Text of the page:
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Brotherly Love: Tragedy inspires AJ Pasquale to start anew at UCLA



For all his gifts, AJ Pasquale never received his brother’s singular vision and doggedness; he’ll tell you that. Nick spoke little, reserved and humble with a sweet exterior, but internally he had some hardass to him. He fought his 5-foot-7 frame and a bone disease that left him with a disintegrating right femur at 8 years old to become a sophomore starter on San Clemente High’s varsity football team and a UCLA Bruin. He didn’t physically intimidate on a field, so he compensated with this fearless reluctance to give a damn.


Nick would have been 21 on June 20, another year closer to becoming a firefighter, the life his parents, Mel and Laurie, envisioned for him when he outgrew his youth. A physical, honorable job for a competitive, committed man.


AJ was different. He didn’t lose himself at the bottom of specific dreams, more willing to let the world graciously offer its opportunities. He was intelligent, the brains, along with buddy Aaron Krempasky, behind a senior management project at Northern Arizona that devised an eco-friendly packaging solution for New Belgium Brewery. He was mature, the recent grad who grabbed a suit and rode with John Elston, family friend and the boss who hired him out of college at Yo!Dog Marketing, up to L.A. to pitch business because he had a gift for bringing warmth into those cold boardrooms.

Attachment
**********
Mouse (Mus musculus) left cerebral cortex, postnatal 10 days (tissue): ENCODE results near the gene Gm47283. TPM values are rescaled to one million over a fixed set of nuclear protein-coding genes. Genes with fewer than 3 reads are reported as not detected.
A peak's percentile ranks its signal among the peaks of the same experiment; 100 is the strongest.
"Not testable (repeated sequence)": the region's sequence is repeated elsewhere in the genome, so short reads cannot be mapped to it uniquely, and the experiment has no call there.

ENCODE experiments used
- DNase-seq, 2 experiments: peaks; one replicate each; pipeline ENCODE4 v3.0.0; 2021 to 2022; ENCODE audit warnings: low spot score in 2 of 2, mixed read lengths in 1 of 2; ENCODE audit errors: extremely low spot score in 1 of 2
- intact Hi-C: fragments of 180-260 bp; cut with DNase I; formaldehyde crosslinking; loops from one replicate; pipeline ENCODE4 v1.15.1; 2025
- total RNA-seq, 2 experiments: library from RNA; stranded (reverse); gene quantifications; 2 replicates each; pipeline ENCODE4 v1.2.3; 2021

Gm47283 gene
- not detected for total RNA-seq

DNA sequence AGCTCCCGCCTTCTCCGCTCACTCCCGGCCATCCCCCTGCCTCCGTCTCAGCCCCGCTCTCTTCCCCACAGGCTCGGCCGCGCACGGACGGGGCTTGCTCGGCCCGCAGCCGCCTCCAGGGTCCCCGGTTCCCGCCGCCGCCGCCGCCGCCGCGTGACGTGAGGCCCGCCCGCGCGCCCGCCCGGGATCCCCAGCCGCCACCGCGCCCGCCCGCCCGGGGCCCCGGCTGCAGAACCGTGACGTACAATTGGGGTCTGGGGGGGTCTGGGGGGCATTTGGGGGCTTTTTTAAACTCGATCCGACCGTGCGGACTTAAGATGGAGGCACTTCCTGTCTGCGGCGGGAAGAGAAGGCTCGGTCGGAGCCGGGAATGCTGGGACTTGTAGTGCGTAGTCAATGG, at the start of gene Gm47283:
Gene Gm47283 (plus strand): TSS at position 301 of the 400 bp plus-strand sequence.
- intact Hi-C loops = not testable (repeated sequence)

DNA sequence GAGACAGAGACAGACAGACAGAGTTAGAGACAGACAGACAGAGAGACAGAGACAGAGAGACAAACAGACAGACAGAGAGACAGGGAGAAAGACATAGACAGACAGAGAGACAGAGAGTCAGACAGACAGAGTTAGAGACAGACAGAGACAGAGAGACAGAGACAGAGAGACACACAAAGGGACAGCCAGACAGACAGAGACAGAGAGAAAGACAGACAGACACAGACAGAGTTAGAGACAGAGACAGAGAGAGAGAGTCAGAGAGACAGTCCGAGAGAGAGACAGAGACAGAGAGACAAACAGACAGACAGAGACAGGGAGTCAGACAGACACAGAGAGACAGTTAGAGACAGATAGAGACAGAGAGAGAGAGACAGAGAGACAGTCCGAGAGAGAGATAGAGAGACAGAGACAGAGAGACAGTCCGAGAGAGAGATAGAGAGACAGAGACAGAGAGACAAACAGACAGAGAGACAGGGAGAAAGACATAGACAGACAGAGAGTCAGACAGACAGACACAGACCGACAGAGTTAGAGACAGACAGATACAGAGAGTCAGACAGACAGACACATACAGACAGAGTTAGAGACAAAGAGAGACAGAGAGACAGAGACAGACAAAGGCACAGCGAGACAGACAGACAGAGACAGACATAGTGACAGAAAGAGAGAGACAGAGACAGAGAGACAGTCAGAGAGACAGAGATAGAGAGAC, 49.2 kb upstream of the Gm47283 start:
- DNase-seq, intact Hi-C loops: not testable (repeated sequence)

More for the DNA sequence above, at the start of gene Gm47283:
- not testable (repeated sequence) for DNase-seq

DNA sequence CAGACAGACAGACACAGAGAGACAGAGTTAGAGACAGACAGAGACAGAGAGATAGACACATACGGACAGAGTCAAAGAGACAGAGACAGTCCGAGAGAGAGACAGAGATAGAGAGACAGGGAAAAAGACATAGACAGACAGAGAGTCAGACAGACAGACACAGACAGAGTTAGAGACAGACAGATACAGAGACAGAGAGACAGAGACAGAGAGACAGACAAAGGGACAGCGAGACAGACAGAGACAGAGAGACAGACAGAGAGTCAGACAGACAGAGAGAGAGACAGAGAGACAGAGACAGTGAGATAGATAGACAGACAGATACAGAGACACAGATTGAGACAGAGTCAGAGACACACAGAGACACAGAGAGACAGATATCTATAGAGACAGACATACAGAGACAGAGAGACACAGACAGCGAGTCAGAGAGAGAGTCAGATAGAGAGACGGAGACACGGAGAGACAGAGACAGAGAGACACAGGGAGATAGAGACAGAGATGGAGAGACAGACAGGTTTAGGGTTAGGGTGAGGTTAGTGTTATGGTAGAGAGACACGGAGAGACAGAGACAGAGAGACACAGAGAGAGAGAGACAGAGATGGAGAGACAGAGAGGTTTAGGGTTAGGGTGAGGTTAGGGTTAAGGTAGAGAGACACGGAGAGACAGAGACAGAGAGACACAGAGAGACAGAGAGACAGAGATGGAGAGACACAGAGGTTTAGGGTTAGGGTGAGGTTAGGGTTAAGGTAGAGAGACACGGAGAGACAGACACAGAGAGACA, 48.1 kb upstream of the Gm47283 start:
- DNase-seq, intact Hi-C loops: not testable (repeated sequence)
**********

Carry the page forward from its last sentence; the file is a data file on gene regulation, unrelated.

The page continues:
He was curious, constantly surfing UCLA sites and later visiting Westwood to ask people, What, exactly, was Nick’s life like up here? He was the likable and popular high school athlete who made time, a trait he shared with Nick, which is why among the first things anyone will tell you about the Pasquale brothers is, goodness, they have so many friends.

Culled together, that package of qualities meant AJ could do anything. He had what every kid grinds through college for – options. What he needed upon graduation in the spring of 2012 was more of his brother, another dollop of Nick’s ferocity that cut fields of barbed wire to clear a path to his dreams.


If he did, maybe he wouldn’t have taken that great digital marketing job out of school, where his branding intellect and social media sensibilities made him a rising star. Maybe he wouldn’t have allowed few initial connections in the sports industry to derail his long-held dream of entering it before he even tried. Maybe. He doesn’t know. All lives spar with hypotheticals.


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